One of my colleagues pointed me in the direction of Martin Kettle’s article in the Guardian about the paucity of History teaching in schools. Kettle argues that because History teaching is limited, the English (whatever the term means) are cut off from a sense of self-respect. The article centres around the experience of his son not knowing anything about the English Civil Wars as an adult and that this is scandalous because ‘everyone in the country ought to know about it’. I recommend you read the rest of the article as it is indicative of the ambivalence and confusion society has towards education and the very limited understanding of the pressures schools are under to resolve the problems society refuses to acknowledge.
Kettle identifies the issue of the History curriculum as being limited but does not outline the cause. It is true that in general, History as a subject has become marginalised and it is also true to suggest that there is a lack of consistency across the board. The Ofsted report ‘History for all‘ in 2011 tells us this:
Patterns of entry for GCSE history varied considerably between different types of school: only 30% of students in maintained schools took the subject in 2010 compared with 48% in independent schools. In academies, the proportion was lower still at 20%.
The are many reasons for the above figures. Two year Key Stage 3. The move to a competency based curriculum. Poor thematic teaching. Integration into ‘Humanities’. None of these are mentioned in Kettle’s report nor is the other driver – more time for students to gain C-A* GCSE grades. What Kettle does state is the old myth that not enough ‘English History’ is being taught. Ofsted disagree.
The view that too little British history is taught in secondary schools in England is a myth. Pupils in the schools visited studied a considerable amount of British history and knew a great deal about the particular topics covered. However, the large majority of the time was spent on English history rather than wider British history.
A cursory glance at the Schoolhistory.co.uk forum would have also told him this. The solution to the problem of not enough English History is to teach History chronologically. I did wonder how many History classrooms or curricula Kettle had viewed in his research. Maintained or independent/Academy? Urban or rural?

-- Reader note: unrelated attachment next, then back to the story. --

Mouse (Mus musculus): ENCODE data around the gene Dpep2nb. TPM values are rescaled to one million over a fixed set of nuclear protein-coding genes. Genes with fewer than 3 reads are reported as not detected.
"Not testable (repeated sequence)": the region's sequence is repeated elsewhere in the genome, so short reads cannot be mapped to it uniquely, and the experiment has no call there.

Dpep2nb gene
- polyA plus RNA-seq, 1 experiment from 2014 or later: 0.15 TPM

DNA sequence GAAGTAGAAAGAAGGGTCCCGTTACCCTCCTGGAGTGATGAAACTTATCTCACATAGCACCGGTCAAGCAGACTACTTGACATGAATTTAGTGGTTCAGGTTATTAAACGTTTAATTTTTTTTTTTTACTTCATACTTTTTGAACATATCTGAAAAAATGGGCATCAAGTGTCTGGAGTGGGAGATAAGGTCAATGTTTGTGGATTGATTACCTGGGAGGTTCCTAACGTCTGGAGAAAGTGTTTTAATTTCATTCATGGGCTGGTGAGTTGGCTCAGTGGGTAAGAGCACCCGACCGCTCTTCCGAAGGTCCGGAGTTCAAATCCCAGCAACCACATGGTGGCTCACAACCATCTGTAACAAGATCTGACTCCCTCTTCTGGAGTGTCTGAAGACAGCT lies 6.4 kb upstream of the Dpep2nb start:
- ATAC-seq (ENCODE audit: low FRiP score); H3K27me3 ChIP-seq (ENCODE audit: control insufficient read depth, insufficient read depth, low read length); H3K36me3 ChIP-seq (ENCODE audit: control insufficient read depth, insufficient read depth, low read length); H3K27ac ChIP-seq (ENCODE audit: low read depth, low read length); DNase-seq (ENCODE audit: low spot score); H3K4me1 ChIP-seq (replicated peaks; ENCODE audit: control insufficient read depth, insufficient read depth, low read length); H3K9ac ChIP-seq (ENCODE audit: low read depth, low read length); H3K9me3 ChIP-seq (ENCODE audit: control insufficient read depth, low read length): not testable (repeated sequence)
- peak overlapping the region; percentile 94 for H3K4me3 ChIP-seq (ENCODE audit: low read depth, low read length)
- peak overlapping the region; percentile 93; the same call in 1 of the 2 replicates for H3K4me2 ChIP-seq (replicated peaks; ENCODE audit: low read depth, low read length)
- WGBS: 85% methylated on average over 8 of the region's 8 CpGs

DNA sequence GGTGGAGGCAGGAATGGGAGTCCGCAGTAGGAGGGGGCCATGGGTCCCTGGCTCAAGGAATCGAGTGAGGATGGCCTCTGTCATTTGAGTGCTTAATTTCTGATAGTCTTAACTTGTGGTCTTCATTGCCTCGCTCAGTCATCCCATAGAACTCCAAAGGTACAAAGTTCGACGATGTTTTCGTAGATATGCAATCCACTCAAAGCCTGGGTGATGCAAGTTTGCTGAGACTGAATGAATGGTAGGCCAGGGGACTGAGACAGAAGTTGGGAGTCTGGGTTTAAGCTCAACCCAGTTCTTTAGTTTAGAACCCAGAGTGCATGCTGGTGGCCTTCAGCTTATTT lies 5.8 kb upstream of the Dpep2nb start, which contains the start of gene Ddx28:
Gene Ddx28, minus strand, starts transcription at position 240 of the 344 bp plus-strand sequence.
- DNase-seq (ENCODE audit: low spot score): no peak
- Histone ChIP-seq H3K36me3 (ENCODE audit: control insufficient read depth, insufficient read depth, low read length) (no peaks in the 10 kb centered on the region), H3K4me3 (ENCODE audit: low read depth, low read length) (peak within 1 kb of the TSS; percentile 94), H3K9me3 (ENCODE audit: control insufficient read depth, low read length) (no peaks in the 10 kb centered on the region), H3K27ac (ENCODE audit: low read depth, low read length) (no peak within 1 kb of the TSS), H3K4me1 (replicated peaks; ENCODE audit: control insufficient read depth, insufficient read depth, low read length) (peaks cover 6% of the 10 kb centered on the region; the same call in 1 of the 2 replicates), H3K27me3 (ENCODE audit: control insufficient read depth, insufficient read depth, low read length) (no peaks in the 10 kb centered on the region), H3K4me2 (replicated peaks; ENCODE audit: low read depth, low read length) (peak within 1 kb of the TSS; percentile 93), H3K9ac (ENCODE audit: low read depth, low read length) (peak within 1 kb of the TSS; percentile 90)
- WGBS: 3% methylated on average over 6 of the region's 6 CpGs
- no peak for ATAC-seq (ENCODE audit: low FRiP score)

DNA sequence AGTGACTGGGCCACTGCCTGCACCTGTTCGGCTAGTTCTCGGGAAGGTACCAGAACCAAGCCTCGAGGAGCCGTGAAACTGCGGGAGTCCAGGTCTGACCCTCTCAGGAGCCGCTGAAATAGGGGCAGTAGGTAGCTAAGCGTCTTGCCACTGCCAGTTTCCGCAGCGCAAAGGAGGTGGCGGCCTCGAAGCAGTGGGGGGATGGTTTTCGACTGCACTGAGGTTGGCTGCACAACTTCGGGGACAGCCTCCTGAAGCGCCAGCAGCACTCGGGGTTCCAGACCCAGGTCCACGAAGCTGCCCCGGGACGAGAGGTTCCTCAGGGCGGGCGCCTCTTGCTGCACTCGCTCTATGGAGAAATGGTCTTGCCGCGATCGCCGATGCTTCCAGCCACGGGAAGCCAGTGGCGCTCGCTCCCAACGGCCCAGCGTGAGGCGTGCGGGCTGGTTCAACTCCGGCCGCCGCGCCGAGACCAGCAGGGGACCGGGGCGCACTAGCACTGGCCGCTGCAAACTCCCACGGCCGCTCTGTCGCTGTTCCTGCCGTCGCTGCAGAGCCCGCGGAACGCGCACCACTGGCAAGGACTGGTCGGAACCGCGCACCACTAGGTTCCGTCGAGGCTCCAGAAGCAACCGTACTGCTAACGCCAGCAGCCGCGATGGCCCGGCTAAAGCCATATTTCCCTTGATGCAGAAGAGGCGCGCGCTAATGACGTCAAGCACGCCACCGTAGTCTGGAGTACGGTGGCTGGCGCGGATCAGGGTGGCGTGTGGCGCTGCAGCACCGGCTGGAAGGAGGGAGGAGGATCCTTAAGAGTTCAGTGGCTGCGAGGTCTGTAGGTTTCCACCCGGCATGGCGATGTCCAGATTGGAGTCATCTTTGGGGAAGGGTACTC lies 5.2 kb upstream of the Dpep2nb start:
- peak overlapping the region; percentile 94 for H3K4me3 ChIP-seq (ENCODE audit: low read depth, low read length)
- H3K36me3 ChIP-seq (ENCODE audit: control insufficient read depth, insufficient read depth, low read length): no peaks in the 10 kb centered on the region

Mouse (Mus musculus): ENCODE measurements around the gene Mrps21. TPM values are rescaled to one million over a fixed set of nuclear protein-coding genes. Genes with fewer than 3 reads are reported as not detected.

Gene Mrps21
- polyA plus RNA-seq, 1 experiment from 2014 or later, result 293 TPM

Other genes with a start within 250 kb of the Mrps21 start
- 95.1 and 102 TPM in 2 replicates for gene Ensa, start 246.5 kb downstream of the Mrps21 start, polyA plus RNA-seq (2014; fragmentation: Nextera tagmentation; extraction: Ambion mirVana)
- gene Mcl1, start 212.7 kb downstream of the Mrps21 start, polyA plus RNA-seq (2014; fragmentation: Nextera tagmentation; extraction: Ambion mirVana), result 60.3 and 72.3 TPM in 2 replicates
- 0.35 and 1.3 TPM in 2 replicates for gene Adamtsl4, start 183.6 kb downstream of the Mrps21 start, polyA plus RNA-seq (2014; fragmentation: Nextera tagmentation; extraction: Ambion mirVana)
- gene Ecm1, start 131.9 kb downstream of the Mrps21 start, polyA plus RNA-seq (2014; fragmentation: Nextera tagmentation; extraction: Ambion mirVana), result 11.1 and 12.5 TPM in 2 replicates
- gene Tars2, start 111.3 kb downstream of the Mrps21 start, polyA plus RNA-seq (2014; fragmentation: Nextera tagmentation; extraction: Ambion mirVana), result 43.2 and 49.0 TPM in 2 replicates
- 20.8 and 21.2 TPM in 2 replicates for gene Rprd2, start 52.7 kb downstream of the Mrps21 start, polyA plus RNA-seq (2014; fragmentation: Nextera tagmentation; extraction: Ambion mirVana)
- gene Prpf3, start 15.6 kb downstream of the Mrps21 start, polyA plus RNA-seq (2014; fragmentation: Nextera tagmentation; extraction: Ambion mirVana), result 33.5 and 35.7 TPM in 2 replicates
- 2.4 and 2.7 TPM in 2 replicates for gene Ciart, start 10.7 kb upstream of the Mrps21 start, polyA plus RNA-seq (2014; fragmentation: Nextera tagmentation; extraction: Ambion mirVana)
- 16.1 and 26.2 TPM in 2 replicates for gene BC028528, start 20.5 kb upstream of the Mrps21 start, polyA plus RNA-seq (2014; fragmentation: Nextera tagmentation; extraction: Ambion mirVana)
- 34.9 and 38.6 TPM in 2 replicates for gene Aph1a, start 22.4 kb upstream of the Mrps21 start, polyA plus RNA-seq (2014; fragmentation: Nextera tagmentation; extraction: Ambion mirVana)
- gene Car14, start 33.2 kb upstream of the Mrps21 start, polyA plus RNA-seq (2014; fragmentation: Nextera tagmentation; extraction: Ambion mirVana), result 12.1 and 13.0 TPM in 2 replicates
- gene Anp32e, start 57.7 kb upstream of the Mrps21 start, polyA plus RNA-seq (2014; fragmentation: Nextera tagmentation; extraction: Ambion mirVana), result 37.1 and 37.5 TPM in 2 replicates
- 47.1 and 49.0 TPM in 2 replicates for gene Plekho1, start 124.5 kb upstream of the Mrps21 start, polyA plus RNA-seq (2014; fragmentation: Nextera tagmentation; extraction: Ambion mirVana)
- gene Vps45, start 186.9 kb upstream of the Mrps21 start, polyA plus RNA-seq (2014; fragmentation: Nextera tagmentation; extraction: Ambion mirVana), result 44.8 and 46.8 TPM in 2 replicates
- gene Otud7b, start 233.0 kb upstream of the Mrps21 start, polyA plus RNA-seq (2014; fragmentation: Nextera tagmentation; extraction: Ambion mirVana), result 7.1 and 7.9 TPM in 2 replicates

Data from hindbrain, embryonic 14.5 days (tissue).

What was more worrying is the story of his son’s education as it reveals a more readily voiced ambivalence towards schools and education in general. For all the emphasis Kettle places on the English Civil Wars and that it should be ‘standing in the light’ of education, it seems puzzling that he never appeared to have a conversation with his son about the topics he studied at school. Nor did he seem to take the more active role by taking him on any visits as a child. The subtext of Kettle’s argument is that education is seen solely as the school’s domain and that parental responsibility, or that of wider society, is discharged once the child is past the school gate.
This is a dangerous position to hold and neglects the fact that society shapes what schools do (and they in turn shape society) which is quite unexpected for someone steeped in Marxist writings. If the final arbiter of how a school performs is a focus on GCSE grades for the all important league tables and job skills, it is not surprising that many schools focus on creating more lesson time for key subjects and remove creative subjects/sports and limit curriculum time for subjects that have no ‘direct’ relevance for the workplace. Child poverty? Schools can deal with it. Law and order? Schools can do that too. These issues are societal issues and one institution can not do all the work and nor can it be seen as separate from the wider society that gives rise to it.
I am sure that many schools would welcome Kettle coming in to talk about the importance of the English Civil Wars. It really would help challenge the ‘scandal’ in History education and I am a great believer in doing something rather than commentating from the sidelines. I also believe that he would find students who are better informed than he suggests and that the problem, and the solution, is more complex than a confused, particularist view masquerading as a universal and informed judgement on History education.
Photo by Bob August on Flickr